In the past the presidential response to such inaction by the Senate is to just “grin and bear it” since the Constitution doesn’t outline a specific process for confirmation of judges, along with the concern that taking action against it might be viewed as “playing politics”. But there is no excuse for this kind of behavior, regardless of which party is engaging in it, and there is something Joe Biden can do once he takes office.

The Constitution provides for consequences when the president fails to take action on a bill submitted to him after having passed both houses of Congress. If it remains on his desk without a signature or a veto more than ten days it becomes a law, just as if he had actually signed it. The only exception to this is if Congress adjourns before the end of the ten day period, in which case the bill does not become law.

In the case of a judicial vacancy the president sends a letter to the Senate specifying the person he is nominating to fill it. Using the legislative process as a precedent he could include in that letter his intention to consider the Senate’s consent to be implied if they take no action on his nomination within a reasonable time frame, say ninety days; he could say that at that time his nominee’s installation would proceed with a swearing in ceremony. Upon receipt of such a letter the Senate would have the choice to either proceed with the normal hearing and confirmation vote, challenge his letter in the Supreme Court, or take no action, thereby allowing the implied consent to stand.

If the Senate were to challenge the letter outlining the implied consent doctrine in court, I would imagine the first question the Justices would ask is why they’re not proceeding with the normal confirmation process instead of challenging the policy. It’s very likely that, as this would be a completely political issue, the Court would rule that they have no jurisdiction to intervene in the dispute. But the fact that this would be entirely new legal territory and the outcome so unknowable it might not come to a court battle.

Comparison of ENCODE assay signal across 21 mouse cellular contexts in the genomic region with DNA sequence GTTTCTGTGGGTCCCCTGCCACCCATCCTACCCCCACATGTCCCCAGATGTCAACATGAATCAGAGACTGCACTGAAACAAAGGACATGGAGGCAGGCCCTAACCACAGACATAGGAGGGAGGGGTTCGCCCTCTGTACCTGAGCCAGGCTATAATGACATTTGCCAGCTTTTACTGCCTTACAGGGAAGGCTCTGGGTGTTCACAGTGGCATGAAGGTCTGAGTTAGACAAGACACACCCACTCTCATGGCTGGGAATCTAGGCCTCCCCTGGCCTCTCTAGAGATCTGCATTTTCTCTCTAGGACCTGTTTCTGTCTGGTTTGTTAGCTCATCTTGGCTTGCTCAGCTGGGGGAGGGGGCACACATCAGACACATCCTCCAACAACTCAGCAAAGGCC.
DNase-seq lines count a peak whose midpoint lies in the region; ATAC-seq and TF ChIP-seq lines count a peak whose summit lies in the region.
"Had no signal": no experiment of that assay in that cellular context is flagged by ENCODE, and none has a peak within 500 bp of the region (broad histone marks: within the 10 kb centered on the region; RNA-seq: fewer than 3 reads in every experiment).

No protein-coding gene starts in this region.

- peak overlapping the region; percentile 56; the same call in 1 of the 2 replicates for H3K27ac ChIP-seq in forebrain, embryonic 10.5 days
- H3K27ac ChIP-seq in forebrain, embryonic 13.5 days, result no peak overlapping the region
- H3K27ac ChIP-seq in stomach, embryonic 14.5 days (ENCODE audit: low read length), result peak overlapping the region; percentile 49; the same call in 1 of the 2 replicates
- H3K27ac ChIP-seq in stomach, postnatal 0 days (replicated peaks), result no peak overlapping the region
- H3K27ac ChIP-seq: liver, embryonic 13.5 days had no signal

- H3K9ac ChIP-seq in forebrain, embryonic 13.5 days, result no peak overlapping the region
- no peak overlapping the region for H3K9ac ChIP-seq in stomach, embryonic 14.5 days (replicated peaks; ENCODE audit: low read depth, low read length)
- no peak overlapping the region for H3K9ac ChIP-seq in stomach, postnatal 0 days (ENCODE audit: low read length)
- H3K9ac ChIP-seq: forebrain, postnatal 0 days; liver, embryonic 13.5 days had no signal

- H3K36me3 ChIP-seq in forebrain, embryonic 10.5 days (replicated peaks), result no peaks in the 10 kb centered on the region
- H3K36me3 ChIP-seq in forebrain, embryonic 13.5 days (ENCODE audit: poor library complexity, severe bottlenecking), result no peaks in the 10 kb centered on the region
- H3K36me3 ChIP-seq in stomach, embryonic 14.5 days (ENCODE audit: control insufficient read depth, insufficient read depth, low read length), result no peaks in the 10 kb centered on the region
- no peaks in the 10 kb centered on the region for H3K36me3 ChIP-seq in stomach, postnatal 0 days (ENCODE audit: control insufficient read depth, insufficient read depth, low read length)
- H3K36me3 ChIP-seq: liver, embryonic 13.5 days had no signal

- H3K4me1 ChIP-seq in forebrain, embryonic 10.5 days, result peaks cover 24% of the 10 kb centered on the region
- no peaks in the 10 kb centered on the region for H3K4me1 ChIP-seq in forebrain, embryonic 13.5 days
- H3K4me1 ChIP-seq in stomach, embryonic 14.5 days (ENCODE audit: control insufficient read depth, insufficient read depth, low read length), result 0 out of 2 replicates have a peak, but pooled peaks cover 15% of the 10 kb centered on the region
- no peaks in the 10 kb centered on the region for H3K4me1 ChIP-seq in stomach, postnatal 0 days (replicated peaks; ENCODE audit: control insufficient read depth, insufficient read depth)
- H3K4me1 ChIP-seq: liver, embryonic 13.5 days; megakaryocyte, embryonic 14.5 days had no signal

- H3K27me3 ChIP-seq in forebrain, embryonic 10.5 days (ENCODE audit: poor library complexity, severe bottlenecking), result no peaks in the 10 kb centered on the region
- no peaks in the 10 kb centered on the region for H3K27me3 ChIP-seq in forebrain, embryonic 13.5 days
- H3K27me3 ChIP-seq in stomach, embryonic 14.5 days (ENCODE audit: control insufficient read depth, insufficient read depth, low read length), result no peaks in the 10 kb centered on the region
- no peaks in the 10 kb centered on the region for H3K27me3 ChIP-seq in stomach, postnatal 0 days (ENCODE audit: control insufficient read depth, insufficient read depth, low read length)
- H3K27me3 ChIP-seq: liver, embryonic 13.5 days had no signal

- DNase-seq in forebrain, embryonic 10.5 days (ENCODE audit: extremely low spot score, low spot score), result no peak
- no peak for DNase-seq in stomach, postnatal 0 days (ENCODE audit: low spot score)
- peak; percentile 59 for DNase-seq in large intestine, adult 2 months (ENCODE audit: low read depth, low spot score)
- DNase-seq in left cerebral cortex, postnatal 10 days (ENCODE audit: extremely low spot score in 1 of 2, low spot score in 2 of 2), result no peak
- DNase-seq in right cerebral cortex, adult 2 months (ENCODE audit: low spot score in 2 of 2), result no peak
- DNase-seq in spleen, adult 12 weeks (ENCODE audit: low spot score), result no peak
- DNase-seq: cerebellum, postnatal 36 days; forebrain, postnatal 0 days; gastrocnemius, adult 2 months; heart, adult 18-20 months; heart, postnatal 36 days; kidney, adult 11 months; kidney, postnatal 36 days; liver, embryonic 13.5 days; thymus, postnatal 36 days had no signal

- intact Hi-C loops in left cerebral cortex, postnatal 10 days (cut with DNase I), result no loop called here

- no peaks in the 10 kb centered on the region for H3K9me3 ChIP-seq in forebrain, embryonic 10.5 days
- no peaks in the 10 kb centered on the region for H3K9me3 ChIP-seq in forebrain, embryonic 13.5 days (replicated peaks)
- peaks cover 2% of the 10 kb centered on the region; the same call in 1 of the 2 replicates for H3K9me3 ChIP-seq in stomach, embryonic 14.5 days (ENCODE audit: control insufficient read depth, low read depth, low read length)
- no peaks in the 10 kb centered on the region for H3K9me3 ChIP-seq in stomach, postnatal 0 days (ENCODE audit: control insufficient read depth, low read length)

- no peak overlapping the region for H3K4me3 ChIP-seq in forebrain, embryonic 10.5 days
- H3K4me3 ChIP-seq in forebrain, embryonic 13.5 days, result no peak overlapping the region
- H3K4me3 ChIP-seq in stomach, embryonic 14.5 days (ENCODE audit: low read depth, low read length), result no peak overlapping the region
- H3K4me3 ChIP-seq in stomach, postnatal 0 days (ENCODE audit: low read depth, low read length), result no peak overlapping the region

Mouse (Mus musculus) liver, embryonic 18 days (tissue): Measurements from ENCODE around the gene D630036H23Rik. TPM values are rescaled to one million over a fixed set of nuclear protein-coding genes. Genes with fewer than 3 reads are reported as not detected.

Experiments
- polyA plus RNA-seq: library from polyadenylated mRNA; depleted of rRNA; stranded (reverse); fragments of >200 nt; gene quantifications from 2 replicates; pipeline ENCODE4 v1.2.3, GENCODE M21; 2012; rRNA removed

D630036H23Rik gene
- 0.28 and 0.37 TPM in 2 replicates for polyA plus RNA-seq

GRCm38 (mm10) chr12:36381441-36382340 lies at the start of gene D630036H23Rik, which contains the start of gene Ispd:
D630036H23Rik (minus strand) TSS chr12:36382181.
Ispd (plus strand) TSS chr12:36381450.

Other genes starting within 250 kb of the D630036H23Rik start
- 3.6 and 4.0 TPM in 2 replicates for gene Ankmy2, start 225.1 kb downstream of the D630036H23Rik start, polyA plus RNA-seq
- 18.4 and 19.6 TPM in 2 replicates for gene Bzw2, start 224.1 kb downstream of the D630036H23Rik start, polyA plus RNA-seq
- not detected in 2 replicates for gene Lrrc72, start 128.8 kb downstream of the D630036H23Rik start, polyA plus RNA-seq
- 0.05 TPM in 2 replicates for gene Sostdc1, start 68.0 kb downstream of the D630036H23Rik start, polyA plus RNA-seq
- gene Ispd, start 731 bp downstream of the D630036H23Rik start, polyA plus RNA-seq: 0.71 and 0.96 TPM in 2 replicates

If the Senate winds up actually being in Democratic hands when Biden is sworn in they could help him in cementing this policy by amending the rules for confirmation of nominees to formalize the implied consent policy. If at a later date the Senate changed hands it’s unlikely they would change it back, as it benefits Republican presidents as well as Democratic ones as well as helping create a more efficient judiciary. This is a solution that benefits all concerned, even if it does create a conflict at the outset.

Stacey Abrams Faces a Difficult Choice

Former Georgia state representative Stacey Abrams is in an enviable but difficult position. Two years after her loss in the Georgia governor’s race she has been instrumental in the voter registration effort that helped deliver the state’s sixteen electoral votes to Joe Biden. As a result, odds are that the job of chairman for the Democratic National Committee would be hers for the asking. From that platform she could expand her efforts to get Democrats to register and vote all over the nation. But she has to consider if that opportunity is worth giving up the chance to run for governor again in 2020.

Abrams lost the 2018 governor’s race by a small margin amid allegations her opponent, then secretary of state Brian Kemp, had unlawfully purged hundreds of thousands of minority voters from the rolls without notifying them. Biden’s victory as the first Democrat to carry Georgia in the presidential race since 1992 indicates a strong possibility Abrams could succeed in a challenge against Kemp in 2022; that chance may have increased in the aftermath of Kemp’s defense of the state’s electoral process and refusal to interfere with the awarding of the peach state’s electoral votes to Donald Trump, potentially alienating a significant portion of the state’s Republican voters.

With the gubernatorial race only two years away, Abrams would not be able to take the DNC job while preparing to make her second stab at the governor’s mansion. If she has any ambitions for federal elective office the state’s highest office would look better on her resume than the party chairmanship, which more often goes to someone who is no longer looking to run for public office. Stacey Abrams has some long, hard thinking ahead of her to choose between those two jobs.